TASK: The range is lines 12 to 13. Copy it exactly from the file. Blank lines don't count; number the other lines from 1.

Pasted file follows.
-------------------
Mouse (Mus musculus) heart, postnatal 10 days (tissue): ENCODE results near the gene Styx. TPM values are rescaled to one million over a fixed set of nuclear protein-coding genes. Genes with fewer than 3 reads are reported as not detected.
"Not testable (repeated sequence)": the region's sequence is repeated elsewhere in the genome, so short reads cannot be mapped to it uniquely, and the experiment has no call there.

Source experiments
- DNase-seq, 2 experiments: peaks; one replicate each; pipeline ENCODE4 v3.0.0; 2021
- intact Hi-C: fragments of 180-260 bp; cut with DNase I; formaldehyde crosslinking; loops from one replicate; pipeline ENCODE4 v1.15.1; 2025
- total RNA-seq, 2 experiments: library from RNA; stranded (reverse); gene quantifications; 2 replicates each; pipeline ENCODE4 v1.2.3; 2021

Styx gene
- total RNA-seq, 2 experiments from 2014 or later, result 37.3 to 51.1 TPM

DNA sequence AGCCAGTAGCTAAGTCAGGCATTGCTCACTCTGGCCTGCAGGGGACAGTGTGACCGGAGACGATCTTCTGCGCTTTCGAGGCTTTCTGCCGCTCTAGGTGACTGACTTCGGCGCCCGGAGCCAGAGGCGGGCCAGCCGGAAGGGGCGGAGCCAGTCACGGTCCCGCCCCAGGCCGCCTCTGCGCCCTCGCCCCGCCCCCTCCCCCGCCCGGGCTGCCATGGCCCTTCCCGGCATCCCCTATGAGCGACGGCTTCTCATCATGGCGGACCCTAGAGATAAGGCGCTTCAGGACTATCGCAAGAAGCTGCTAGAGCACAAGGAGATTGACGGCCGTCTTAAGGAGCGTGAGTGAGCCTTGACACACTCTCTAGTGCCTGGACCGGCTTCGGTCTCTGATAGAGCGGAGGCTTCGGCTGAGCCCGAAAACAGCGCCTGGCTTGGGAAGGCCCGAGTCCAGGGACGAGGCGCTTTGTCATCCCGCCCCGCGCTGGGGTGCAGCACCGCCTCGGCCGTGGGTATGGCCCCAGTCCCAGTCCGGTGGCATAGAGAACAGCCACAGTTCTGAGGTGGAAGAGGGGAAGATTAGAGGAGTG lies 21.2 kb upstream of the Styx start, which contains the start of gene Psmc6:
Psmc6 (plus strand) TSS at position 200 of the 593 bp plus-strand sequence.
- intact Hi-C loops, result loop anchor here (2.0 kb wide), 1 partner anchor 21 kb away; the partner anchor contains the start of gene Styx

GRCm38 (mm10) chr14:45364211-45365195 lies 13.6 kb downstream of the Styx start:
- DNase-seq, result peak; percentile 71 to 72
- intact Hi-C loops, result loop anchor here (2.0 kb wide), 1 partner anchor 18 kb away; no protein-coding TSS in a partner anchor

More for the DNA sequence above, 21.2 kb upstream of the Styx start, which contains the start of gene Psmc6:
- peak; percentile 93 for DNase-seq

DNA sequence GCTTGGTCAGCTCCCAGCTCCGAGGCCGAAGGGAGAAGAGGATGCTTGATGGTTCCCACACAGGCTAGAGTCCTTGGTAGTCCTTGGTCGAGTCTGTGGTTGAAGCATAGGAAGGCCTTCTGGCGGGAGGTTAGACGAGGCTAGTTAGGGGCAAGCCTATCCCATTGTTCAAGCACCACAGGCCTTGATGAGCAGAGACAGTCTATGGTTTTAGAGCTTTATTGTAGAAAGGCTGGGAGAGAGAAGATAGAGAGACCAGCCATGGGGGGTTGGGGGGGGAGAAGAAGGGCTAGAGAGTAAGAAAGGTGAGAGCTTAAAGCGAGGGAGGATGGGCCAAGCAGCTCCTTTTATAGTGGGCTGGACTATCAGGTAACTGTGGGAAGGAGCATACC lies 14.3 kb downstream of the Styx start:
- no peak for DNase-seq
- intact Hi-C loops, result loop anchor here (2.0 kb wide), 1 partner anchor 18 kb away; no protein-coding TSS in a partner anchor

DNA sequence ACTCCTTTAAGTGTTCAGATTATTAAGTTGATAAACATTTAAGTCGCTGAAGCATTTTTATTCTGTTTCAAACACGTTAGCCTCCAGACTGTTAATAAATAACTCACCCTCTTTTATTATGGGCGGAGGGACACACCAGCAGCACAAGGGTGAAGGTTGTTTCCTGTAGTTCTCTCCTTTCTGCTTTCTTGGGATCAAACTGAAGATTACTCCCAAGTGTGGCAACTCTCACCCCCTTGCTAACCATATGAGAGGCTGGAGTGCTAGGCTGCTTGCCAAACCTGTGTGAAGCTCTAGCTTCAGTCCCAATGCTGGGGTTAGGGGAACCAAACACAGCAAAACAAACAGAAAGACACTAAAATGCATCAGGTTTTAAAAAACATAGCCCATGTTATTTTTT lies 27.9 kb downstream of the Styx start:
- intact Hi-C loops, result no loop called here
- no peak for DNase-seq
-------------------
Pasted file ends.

GRCm38 (mm10) chr14:45364211-45365195 lies 13.6 kb downstream of the Styx start:
- DNase-seq, result peak; percentile 71 to 72